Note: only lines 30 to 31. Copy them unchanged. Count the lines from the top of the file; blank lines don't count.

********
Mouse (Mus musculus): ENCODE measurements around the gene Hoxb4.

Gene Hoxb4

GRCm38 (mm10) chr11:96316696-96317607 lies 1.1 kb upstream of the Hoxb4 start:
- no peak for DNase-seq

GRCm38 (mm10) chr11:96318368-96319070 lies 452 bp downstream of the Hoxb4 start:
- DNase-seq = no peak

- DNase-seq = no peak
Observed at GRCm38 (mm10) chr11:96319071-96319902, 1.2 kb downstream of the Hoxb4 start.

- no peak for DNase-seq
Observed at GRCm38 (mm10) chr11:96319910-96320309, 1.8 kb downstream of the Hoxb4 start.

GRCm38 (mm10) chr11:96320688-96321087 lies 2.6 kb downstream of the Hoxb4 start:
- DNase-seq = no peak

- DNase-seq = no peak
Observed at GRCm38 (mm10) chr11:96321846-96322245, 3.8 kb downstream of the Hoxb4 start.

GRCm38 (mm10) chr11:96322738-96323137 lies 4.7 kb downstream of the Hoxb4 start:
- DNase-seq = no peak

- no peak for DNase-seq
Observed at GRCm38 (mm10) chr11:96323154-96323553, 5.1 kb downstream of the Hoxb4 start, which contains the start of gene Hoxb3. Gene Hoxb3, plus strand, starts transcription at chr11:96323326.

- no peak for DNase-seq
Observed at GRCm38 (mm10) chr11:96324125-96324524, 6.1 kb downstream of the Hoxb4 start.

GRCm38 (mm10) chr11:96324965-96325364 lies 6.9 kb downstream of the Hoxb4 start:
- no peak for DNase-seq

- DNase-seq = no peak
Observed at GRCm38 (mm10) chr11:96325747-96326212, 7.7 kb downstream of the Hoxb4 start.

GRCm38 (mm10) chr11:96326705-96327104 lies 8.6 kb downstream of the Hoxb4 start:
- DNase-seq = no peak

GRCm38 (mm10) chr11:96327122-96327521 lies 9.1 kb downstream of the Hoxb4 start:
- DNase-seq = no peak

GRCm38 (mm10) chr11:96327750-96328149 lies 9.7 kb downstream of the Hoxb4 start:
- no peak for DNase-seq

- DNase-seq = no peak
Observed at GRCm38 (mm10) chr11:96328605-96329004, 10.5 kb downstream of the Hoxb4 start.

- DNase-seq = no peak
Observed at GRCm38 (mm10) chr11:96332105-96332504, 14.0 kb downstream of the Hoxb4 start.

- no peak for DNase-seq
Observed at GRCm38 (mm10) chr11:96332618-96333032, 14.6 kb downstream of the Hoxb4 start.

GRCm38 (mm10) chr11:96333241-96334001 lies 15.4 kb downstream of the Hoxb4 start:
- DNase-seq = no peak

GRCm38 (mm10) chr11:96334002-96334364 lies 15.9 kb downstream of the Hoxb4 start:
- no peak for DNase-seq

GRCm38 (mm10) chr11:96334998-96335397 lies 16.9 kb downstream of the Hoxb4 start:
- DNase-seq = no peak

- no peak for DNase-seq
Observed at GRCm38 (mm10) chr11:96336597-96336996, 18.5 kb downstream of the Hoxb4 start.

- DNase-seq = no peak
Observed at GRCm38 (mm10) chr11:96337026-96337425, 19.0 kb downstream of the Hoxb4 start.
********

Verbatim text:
- no peak for DNase-seq

- DNase-seq = no peak